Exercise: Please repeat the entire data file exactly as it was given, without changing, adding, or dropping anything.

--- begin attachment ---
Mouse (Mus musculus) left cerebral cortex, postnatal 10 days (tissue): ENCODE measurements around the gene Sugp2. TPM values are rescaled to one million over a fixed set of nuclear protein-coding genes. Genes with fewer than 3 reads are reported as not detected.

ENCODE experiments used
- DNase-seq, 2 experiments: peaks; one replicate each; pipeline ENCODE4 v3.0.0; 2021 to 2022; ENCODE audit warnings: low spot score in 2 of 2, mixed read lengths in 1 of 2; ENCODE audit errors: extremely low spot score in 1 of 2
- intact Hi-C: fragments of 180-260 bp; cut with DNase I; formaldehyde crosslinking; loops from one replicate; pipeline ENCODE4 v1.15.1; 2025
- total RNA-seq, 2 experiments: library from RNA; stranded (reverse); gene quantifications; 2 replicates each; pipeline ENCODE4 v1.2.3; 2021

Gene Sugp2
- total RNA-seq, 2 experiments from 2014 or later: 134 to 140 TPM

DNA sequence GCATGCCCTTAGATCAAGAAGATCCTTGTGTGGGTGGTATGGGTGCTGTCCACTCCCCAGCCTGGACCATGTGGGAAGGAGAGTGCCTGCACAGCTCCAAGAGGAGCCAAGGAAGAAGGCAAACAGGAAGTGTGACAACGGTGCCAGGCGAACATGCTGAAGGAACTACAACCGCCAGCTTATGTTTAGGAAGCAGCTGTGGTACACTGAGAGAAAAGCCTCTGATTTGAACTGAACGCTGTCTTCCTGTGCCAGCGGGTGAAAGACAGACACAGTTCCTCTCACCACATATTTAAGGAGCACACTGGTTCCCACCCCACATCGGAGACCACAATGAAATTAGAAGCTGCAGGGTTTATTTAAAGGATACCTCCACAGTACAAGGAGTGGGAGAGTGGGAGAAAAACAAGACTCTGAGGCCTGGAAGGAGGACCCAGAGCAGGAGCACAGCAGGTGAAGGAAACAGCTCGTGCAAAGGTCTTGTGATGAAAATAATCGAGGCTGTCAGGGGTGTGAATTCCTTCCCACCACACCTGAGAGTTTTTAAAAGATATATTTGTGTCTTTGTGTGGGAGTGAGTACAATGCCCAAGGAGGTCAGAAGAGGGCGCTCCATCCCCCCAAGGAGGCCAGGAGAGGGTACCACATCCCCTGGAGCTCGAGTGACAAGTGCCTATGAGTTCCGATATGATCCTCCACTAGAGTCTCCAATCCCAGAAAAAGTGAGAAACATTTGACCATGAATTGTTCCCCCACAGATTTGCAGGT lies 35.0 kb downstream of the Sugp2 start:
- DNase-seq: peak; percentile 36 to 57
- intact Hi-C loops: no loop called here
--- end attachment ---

Mouse (Mus musculus) left cerebral cortex, postnatal 10 days (tissue): ENCODE measurements around the gene Sugp2. TPM values are rescaled to one million over a fixed set of nuclear protein-coding genes. Genes with fewer than 3 reads are reported as not detected.

ENCODE experiments used
- DNase-seq, 2 experiments: peaks; one replicate each; pipeline ENCODE4 v3.0.0; 2021 to 2022; ENCODE audit warnings: low spot score in 2 of 2, mixed read lengths in 1 of 2; ENCODE audit errors: extremely low spot score in 1 of 2
- intact Hi-C: fragments of 180-260 bp; cut with DNase I; formaldehyde crosslinking; loops from one replicate; pipeline ENCODE4 v1.15.1; 2025
- total RNA-seq, 2 experiments: library from RNA; stranded (reverse); gene quantifications; 2 replicates each; pipeline ENCODE4 v1.2.3; 2021

Gene Sugp2
- total RNA-seq, 2 experiments from 2014 or later: 134 to 140 TPM

DNA sequence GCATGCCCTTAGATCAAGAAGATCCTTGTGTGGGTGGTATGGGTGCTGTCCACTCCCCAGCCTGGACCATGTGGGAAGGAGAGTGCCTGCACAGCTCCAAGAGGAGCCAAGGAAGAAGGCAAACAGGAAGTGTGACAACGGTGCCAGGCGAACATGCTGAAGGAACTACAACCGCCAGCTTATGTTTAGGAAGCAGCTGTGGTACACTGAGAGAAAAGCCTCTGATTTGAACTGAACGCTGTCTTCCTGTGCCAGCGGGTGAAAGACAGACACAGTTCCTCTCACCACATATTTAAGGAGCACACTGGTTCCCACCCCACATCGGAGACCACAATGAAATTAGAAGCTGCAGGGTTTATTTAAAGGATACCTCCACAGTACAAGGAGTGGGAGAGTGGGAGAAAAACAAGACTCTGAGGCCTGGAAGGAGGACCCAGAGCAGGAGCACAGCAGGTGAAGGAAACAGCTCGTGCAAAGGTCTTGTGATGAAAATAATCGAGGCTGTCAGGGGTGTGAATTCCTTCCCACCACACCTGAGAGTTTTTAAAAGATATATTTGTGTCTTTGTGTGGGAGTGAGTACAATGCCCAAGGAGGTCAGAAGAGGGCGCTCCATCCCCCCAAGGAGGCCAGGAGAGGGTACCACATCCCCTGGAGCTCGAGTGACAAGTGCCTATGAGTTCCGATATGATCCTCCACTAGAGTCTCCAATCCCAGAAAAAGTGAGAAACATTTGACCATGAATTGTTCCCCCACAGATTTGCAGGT lies 35.0 kb downstream of the Sugp2 start:
- DNase-seq: peak; percentile 36 to 57
- intact Hi-C loops: no loop called here